Celebrating Devon Day and St Petroc.
We celebrate Devon Day each year on 4th June, it happens to coincide with Saint Petroc’s feast day. The Devon flag is dedicated to Saint Petroc, it was officially registered in July 2003.
Petroc was indeed a saint, he travelled extensively developing monasteries and sharing his Christian faith.
Born in South Wales, he was so much more than a Saint – he was also a Prince. It is said that after the death of his father when the people of Glamorgan (or Glywysing as it was) called for Petroc to take on the crown. Petroc, however, wished to pursue a more religious life and declined the crown in favour of studying his faith in Ireland.
His Welsh heritage is often disputed, with many people preferring him to be of Cornish descent. When he returned from his studies in Ireland, he was said to have landed on the North coast of Cornwall, in Llanwethinoc, or Padstow is it known today … “Petroc’s Stow”.
It was in Padstow that he built a monastery, school, farm, and St Petroc’s Church to serve the monks and local population.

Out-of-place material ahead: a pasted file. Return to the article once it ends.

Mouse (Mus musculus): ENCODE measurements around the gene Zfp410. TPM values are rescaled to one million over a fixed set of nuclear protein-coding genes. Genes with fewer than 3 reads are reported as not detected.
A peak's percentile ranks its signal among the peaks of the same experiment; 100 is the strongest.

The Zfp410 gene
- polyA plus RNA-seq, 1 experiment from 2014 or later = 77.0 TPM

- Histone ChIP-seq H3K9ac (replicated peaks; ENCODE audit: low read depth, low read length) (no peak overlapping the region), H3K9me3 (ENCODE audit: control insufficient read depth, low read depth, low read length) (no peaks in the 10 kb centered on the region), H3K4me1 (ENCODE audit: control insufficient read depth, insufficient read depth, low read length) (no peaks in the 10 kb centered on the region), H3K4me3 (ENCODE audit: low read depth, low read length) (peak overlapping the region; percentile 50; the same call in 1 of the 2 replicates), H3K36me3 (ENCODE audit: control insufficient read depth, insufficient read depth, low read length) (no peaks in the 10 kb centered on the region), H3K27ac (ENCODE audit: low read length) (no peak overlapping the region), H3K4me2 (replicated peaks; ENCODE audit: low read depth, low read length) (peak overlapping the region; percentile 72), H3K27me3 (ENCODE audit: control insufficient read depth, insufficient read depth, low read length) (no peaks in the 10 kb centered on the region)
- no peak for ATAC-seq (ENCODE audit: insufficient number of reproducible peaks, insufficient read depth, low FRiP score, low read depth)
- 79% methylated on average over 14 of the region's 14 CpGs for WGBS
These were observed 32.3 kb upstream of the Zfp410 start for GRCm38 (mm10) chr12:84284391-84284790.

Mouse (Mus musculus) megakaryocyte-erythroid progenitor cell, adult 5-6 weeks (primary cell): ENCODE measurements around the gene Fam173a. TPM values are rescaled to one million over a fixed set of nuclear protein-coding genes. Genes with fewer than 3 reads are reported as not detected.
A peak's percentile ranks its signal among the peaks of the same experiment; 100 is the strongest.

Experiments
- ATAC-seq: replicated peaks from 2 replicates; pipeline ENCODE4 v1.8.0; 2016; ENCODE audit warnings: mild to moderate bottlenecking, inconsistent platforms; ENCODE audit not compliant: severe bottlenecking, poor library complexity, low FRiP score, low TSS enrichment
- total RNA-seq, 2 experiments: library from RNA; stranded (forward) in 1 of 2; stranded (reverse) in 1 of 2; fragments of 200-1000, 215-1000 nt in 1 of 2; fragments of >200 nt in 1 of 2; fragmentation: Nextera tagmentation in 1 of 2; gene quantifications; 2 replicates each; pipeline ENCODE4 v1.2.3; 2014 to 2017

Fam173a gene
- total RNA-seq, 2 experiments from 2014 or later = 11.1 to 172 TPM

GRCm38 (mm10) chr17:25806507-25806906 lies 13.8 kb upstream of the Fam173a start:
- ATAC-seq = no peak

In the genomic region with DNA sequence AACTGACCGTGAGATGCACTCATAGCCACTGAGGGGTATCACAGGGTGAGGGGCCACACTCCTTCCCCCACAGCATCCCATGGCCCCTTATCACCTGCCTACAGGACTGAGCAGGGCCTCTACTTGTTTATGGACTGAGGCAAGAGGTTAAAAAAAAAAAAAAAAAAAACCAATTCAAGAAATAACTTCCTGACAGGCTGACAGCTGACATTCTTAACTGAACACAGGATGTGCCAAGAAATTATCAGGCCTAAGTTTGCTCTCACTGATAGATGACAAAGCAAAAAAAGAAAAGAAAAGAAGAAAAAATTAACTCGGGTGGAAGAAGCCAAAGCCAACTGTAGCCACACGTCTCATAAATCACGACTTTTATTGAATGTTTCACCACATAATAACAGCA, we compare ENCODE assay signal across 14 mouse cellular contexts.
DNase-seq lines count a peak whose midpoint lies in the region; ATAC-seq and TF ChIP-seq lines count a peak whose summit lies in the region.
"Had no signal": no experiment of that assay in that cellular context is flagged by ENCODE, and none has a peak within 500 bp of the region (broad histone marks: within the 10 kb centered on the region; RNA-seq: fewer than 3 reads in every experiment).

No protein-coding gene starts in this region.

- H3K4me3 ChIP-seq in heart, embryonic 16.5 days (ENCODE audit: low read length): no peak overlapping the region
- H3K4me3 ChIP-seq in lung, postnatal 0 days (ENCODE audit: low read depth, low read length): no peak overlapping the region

Saint Petroc founded churches in many other locations throughout Britain and Wales and even Brittany where relics relating to Petroc can also be found. In Devon, Barnstaple in particular, you will find the remains of many religious buildings named after him. There are some 18 churches dedicated to Saint Petroc in Devon.
Little is known about the origins of his name, Petroc (or Pedrog). According to sources, it’s likely to mean “rock”, or possibly a Celtic variation of Peter or Patrick. He was referred to as ‘wolf tamer’ having apparently returned to Britain with a wolf companion that he adopted on his travels through India.
Petroc sadly died before he was able to return to his home in Padstow. His body was returned to the monastery his founded in Padstow for burial. But his travels didn’t end there. It is said that a French monk stole Petroc’s bones taking them to France where they were immediately pursued by a monk from the Padstow monastery. His bones were successfully retrieved and returned to Padstow in an ivory casket where they remained, in peace.